A few years ago, it looked like Ashley Monroe would be another casualty of Nashville’s grinding music-biz machinery. Her first two singles barely broke into the top 40 of the country chart, and her debut album, recorded in 2006, sat on the shelves at Columbia for more than two years before an unceremonious iTunes release in 2009.
The 27-year-old Knoxville native was still in demand as a songwriter—she later wrote hits for Jason Aldean and Miranda Lambert—and backup singer, but her chances at a solo performing career seemed to be fading fast. Then a chance songwriting session with Lambert in 2011 changed everything; in a matter of months, Monroe went from a near-unknown to a member of the high-profile sort-of-supergroup Pistol Annies. (“Super” because of Lambert, “sort of” because of Monroe and third Annie Angeleena Presley, who are still better known for the group than their own work.)
“I’ve known Miranda for a long, long time, and she and I have always written together and hung out,” Monroe says. “And I knew Angeleena from Nashville—we had written a few times.
“So me and Miranda started writing these songs—we had written ‘Bad Example,’ ‘Boys From the South,’ ‘Beige and Whiskey,’ which are all on the first Pistol Annies album. We had written those, and she didn’t know if they were for her solo record and I didn’t know if they were for my solo record, but we didn’t want anyone else to cut them. And then one night I played Miranda Angeleena’s music and it was like a light bulb went off. ‘I think it’s a girl group!’ So I introduced Angeleena and Miranda soon after that, and we all hit it off and started writing, and then it was Pistol Annies.”
The success of the Pistol Annies’ 2011 debut album, Hell on Heels—it topped the country charts and won overwhelmingly positive reviews, from traditional country outlets as well as The Guardian and Spin—prompted Warner Bros. to offer Monroe a second chance, which paid off with her second album, Like a Rose, released in March. Like a Rose, produced by Vince Gill, strikes a near-perfect balance between the traditional and contemporary, echoing the classic 1960s and ’70s country of Loretta Lynn and Tammy Wynette without crafting a studiously throwback sound.
“I’m lucky to have a record that was so personal to me, the way it was recorded—old-style country music, which is my favorite kind of music,” Monroe says. “To be able to have a really good, strong second chance at getting a record out was huge for me. ... I didn’t go in thinking, oh, let’s make this sound retro. It was just, let’s go ahead and make a record and make the music fit on every song and make it all fit together. Let’s just go make a complete record and not think about whether this is too country for country radio or all the questions that someone on a major label would ask when making a record.”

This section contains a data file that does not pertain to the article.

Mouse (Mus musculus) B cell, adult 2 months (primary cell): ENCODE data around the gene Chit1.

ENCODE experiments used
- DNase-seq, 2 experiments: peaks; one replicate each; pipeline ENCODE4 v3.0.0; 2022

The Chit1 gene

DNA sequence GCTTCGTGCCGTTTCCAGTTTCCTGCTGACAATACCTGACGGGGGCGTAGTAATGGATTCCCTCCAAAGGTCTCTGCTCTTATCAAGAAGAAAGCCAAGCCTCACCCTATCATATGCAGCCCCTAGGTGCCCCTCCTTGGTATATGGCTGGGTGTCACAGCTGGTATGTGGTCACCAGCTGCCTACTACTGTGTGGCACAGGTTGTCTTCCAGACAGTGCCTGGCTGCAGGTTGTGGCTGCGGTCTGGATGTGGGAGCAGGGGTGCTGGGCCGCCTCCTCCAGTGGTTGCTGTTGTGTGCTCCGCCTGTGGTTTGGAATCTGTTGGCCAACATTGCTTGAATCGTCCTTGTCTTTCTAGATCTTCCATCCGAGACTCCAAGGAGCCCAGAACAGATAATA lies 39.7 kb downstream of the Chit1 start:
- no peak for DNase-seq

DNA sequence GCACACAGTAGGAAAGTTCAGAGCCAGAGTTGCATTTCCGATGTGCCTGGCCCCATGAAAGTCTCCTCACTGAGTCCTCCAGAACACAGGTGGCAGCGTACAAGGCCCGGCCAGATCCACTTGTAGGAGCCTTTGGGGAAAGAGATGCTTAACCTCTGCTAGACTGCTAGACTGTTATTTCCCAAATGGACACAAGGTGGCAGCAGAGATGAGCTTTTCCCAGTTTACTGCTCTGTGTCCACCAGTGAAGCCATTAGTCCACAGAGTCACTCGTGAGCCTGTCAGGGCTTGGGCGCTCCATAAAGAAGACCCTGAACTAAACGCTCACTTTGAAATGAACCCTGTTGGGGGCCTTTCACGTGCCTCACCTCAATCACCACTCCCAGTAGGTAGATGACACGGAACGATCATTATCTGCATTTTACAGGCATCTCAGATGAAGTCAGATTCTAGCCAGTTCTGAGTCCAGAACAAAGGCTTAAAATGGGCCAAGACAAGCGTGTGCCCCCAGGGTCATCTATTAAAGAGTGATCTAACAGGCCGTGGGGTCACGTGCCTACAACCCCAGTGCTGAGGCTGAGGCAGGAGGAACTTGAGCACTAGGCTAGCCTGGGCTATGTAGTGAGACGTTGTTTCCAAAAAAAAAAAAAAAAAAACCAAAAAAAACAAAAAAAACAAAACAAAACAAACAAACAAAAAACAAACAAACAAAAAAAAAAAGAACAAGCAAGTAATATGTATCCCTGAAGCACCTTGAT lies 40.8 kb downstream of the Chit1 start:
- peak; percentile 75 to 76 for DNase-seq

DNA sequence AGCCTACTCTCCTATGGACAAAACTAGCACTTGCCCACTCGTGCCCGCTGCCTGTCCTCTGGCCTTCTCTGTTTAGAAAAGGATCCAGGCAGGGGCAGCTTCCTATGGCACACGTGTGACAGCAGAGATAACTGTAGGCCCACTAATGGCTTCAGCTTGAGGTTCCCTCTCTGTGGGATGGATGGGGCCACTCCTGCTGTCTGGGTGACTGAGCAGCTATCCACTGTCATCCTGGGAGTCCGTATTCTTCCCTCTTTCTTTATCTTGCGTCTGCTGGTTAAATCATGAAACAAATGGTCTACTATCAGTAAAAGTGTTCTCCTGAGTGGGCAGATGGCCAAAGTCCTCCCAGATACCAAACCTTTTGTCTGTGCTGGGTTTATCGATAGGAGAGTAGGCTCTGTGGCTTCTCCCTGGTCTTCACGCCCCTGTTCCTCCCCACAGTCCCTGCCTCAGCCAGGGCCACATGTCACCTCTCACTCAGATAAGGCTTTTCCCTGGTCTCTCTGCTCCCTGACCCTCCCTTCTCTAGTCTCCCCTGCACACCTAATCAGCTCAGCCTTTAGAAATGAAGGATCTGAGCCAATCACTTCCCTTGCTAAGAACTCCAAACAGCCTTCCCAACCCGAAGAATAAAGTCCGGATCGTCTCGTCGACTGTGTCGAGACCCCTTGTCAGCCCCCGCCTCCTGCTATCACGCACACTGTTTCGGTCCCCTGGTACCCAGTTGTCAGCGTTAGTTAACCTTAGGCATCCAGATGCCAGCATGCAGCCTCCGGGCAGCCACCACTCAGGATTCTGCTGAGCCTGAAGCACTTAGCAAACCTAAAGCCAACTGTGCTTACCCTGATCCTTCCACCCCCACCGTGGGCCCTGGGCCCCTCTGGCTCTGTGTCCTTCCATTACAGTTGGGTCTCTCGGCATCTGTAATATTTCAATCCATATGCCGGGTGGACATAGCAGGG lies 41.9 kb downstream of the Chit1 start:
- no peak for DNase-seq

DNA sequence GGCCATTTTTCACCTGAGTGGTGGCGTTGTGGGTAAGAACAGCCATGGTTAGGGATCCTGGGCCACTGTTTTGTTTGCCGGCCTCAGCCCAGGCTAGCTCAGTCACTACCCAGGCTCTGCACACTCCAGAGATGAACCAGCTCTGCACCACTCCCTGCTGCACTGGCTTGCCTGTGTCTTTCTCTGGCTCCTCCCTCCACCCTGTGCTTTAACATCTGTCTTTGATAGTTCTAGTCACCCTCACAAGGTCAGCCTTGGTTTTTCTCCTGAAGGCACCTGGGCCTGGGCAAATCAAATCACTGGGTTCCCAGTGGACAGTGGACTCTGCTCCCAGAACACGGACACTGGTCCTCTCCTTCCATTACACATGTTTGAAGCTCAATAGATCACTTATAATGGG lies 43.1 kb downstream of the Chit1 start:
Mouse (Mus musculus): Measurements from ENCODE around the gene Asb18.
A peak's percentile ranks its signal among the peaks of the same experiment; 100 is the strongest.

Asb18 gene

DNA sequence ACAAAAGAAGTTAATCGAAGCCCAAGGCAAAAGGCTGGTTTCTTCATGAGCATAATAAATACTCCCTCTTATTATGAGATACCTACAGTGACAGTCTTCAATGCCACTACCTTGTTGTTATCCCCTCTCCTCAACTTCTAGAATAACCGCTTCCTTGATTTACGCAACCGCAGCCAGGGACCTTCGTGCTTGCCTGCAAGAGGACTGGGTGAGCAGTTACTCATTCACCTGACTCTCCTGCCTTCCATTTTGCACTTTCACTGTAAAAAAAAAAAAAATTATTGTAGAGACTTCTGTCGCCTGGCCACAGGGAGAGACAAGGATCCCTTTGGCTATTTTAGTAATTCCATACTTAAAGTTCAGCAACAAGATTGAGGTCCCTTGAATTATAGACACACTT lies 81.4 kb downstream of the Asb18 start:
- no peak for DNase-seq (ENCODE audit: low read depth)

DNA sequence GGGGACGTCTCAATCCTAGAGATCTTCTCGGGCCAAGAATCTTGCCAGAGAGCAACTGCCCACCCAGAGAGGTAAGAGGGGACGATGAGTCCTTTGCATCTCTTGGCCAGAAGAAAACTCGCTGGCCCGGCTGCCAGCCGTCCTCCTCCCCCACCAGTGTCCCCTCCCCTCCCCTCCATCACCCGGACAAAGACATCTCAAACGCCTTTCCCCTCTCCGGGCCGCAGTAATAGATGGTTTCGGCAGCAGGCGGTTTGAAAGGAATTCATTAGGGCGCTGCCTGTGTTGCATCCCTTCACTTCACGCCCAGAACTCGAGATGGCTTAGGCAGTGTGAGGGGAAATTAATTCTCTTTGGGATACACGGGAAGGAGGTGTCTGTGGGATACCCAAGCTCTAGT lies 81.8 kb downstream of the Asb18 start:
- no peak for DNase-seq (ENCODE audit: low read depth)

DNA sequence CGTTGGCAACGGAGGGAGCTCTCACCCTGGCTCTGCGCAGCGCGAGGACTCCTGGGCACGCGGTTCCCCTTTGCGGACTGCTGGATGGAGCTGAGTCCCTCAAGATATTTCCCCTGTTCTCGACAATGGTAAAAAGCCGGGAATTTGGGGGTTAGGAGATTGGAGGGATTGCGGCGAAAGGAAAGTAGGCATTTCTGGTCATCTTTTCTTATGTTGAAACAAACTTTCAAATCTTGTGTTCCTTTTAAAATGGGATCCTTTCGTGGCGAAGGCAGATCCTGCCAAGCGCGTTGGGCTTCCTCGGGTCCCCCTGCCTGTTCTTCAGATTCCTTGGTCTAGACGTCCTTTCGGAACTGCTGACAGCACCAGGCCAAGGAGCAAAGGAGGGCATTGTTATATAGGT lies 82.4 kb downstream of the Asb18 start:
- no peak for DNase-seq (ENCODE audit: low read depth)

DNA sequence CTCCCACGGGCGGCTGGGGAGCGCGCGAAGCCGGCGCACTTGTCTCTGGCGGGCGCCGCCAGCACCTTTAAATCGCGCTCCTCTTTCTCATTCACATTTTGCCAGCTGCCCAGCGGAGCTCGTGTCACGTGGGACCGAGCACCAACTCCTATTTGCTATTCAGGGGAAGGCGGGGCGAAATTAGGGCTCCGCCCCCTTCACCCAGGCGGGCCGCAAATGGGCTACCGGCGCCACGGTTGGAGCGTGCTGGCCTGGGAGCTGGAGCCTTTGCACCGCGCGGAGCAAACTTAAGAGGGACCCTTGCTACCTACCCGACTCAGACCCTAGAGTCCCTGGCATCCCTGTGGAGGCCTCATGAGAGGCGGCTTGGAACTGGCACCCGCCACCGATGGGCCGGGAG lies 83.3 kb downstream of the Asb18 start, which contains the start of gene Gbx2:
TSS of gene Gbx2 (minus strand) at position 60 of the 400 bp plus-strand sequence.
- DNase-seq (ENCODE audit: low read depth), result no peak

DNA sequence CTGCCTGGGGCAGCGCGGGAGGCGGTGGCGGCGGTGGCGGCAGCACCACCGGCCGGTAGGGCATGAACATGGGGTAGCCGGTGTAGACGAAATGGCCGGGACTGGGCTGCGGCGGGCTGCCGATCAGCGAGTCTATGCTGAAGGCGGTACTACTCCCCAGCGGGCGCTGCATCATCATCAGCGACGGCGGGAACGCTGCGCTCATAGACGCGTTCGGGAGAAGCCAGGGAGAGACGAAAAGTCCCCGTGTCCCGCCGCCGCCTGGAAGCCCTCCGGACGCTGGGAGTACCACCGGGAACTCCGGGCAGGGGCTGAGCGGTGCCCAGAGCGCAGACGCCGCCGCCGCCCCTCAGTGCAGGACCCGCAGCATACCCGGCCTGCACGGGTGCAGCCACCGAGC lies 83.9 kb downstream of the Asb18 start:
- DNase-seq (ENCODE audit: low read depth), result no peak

Monroe’s success was more than a decade in the making. She’d been a professional songwriter in Nashville since she was a teenager, moving there from Knoxville with her mother after her father died.
“I lived there until I was 15,” she says of her hometown. “I had a wonderful life there, a wonderful childhood. ... Then my dad got sick when I was 13, and when he passed away, that’s when I started writing songs. I’d always sang—sang in a little show in Pigeon Forge when I was 10 and 11. I always sang, all the time. But after he passed and I started writing, I knew that I needed to pursue this dream and that it was going to help things if I got a fresh start in Nashville and got out of Knoxville. Since Daddy was gone it wasn’t the same.”
More than one critic has declared 2013 the Year of the Woman in country music. It’s not just that a new generation of singer/songwriters—Monroe, Lambert, Kacey Musgraves, Brandy Clark, Holly Williams, Caitlin Rose—has emerged; more important is the fact that they’re singing frankly about grown-up subjects like class, gender, and sexuality in more explicit terms than Nashville has ever heard. The most-discussed song from Like a Rose is “Weed Instead of Roses,” a rousing number that endorses pot, booze, and playful kink; the protagonist of “Two Weeks Late” is pregnant and behind on the rent.
“I think it’s a good time for all women right now to stand up and sing what you know about, whether it’s the good, the bad, or the ugly,” Monroe says. “I think that’s what Loretta did, I think that’s what a lot of our heroes have done. They paved the way for us to do the things we’re doing now, to sing about the things were singing about now. For me, anyway, I’m just following in their footsteps.”
CORRECTION: An earlier version of this story used the wrong title for one of Monroe's songs. It is "Weed Instead of Roses," not "Whiskey Instead of Roses."